A Different Sort of Promotion

Bonnie and I took a trip to Reno and played at the ROW, the threesome of connected casinos (Eldorado, Silver Legacy, and Circus Circus) that are now part of the Caesars system. I’d played there previously but this was Bonnie’s first trip.

When we swiped our cards at the kiosk at the start of our visit, we discovered that we each received 20,000 bonus drawing tickets for a drawing coming up in several weeks, and a 20x ticket multiplier for all of our play that day. Every day we were there, we got another 20x multiplier. When we departed Reno, we each had several hundred thousand drawing tickets. I’ve never had so many drawing tickets in my life!

Turns out we got so many bonus tickets and such large multipliers because we are Seven Stars members. Diamond members get 15x multipliers and 15,000 tickets. Platinum members get 10x and 10,000 tickets. And Gold members get 5x and 1,000 tickets. 

Generally speaking, I only show up at drawings where I have a good chance to win. Lots of tickets generally mean a good chance. And now we both have a lot of tickets. Actually, what I just said isn’t exactly true. It’s not just the chance to win. It’s also the size of the win. A really, really good chance to win $50 wouldn’t be worth getting on an airplane to go and try to win. A moderately good chance to win $100,000 just might be.

So, do we go back for the drawing? 

Most likely not. 

If all players who show up get so many free tickets and there are such big multipliers every day, everybody will have a lot of tickets. If we have 500,000 tickets out of several billion in the virtual drum, that’s really no different percentagewise than having 500 tickets out of several million. If the second situation isn’t a “must attend” event (which it isn’t), the first one isn’t either.

To be sure, our Seven Stars status earns us tickets at a more rapid rate than lower-tier players get. But not that much more. It’s true that you only need one ticket in the drum to win, but the odds favor the players with lots of tickets. As a general rule for me, if everybody is getting free tickets, I’m not interested. No matter how much I play, if tens of thousands of players receive free tickets, I can never earn enough to have an excellent chance of winning.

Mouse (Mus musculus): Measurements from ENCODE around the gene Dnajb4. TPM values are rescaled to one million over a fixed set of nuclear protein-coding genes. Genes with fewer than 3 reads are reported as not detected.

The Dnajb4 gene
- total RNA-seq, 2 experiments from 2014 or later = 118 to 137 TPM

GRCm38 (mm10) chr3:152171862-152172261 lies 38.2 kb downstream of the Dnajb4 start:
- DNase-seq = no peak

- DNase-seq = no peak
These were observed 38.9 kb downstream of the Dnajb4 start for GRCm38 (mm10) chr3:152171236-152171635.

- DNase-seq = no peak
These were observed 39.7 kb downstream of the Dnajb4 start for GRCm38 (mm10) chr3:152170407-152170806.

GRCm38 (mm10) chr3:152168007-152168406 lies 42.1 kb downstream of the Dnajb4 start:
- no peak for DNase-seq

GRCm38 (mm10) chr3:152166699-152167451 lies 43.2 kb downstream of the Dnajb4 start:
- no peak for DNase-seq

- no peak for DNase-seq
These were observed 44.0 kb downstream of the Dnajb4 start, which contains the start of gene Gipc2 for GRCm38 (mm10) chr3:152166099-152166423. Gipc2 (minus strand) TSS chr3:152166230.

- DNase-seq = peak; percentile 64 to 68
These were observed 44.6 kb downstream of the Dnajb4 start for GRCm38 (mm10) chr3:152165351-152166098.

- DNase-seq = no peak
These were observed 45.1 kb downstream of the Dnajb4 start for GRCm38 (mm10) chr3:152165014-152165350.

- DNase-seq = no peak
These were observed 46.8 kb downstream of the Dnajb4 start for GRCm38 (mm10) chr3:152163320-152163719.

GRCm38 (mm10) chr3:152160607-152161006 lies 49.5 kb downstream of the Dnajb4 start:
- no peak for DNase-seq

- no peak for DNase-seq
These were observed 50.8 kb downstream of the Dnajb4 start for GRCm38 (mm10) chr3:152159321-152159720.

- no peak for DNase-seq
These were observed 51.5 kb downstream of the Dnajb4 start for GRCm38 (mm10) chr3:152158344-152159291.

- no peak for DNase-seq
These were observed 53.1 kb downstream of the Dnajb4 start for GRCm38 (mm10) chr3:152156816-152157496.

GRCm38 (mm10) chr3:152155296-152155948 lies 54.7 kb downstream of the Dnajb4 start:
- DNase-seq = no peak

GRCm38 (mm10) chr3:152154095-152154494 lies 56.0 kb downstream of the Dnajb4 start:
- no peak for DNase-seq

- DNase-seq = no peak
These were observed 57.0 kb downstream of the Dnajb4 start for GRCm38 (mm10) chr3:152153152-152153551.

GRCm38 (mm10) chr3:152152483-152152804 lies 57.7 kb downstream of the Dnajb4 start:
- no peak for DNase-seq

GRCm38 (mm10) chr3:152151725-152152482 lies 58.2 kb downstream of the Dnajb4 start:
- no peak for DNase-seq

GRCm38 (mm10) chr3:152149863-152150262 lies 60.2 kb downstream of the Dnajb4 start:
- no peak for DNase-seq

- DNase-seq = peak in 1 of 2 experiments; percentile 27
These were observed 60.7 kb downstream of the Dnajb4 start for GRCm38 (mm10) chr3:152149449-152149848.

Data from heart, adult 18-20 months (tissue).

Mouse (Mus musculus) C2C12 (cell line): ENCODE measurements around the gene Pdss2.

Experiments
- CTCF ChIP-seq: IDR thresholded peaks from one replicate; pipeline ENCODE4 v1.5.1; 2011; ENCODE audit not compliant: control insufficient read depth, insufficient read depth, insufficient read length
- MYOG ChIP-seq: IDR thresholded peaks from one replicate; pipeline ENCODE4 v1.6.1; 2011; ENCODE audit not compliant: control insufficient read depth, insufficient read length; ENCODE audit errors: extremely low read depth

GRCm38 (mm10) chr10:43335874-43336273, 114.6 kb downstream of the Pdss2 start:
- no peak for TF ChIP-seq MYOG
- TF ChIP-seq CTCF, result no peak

There are players who will attend as many drawings as possible, no matter how many entries they have. Not me. It takes time and energy to attend drawings. Since Reno is hundreds of miles away from where we live in Las Vegas, it’s easy to see it’s not free for us to get to that drawing. But even for drawings in Las Vegas, it’s time-consuming to attend the drawings. And you can only be in one place at a time.

Turns out this drawing in Reno is a three-night affair. On Thursday, 20 players get $500 each. Since they say the number of players winning is guaranteed, I guess that means if not all 20 prizes are claimed within a certain time limit, they’ll keep drawing until they are. Friday night another 20 players get $500 each. Saturday night, 60 players win $500, and one of those 60 wins a $50,000 Mercedes Benz in addition to their $500. (I might be misstating the rules. I don’t have the exact rules in front of me. Still, this blog is about the thought process involved in deciding whether to attend a drawing rather than this particular drawing.)

Bonnie told me we didn’t need a new car, which is true, but I tried to explain that this wouldn’t be a problem. The odds of winning the car are very small, and even if we do, they usually have a cash option instead of forcing you to take the car. And even if they don’t have that option written into the rules, it’s not that difficult to sell a car. It’s better to win a $50,000 car than to not win a $50,000 car.

Bottom line for us is that while these drawings create a small amount of equity, in and of themselves, they wouldn’t be valuable enough to make a special trip. If there were other significant reasons to spend three days in Reno over that time period (which there might be, depending . . .), then yes, we’ll have enough equity to be present when the drawings take place.